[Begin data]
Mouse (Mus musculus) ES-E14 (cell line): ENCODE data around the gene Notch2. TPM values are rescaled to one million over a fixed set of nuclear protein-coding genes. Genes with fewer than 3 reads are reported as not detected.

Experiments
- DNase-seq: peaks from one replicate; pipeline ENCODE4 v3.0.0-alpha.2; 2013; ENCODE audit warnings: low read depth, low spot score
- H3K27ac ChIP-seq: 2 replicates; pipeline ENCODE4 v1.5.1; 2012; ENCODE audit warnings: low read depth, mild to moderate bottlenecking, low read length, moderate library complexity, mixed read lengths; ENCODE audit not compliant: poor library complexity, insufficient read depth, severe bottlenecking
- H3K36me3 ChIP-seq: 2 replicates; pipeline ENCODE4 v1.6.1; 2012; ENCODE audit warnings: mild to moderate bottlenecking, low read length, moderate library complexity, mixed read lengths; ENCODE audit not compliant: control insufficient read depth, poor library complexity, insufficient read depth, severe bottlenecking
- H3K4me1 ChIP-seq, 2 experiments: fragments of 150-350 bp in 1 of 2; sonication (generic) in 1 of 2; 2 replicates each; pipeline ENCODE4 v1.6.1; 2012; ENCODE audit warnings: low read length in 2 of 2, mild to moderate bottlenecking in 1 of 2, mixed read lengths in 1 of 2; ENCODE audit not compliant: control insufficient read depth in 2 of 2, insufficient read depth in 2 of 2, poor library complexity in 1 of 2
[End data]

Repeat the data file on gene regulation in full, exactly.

Mouse (Mus musculus) ES-E14 (cell line): ENCODE data around the gene Notch2. TPM values are rescaled to one million over a fixed set of nuclear protein-coding genes. Genes with fewer than 3 reads are reported as not detected.

Experiments
- DNase-seq: peaks from one replicate; pipeline ENCODE4 v3.0.0-alpha.2; 2013; ENCODE audit warnings: low read depth, low spot score
- H3K27ac ChIP-seq: 2 replicates; pipeline ENCODE4 v1.5.1; 2012; ENCODE audit warnings: low read depth, mild to moderate bottlenecking, low read length, moderate library complexity, mixed read lengths; ENCODE audit not compliant: poor library complexity, insufficient read depth, severe bottlenecking
- H3K36me3 ChIP-seq: 2 replicates; pipeline ENCODE4 v1.6.1; 2012; ENCODE audit warnings: mild to moderate bottlenecking, low read length, moderate library complexity, mixed read lengths; ENCODE audit not compliant: control insufficient read depth, poor library complexity, insufficient read depth, severe bottlenecking
- H3K4me1 ChIP-seq, 2 experiments: fragments of 150-350 bp in 1 of 2; sonication (generic) in 1 of 2; 2 replicates each; pipeline ENCODE4 v1.6.1; 2012; ENCODE audit warnings: low read length in 2 of 2, mild to moderate bottlenecking in 1 of 2, mixed read lengths in 1 of 2; ENCODE audit not compliant: control insufficient read depth in 2 of 2, insufficient read depth in 2 of 2, poor library complexity in 1 of 2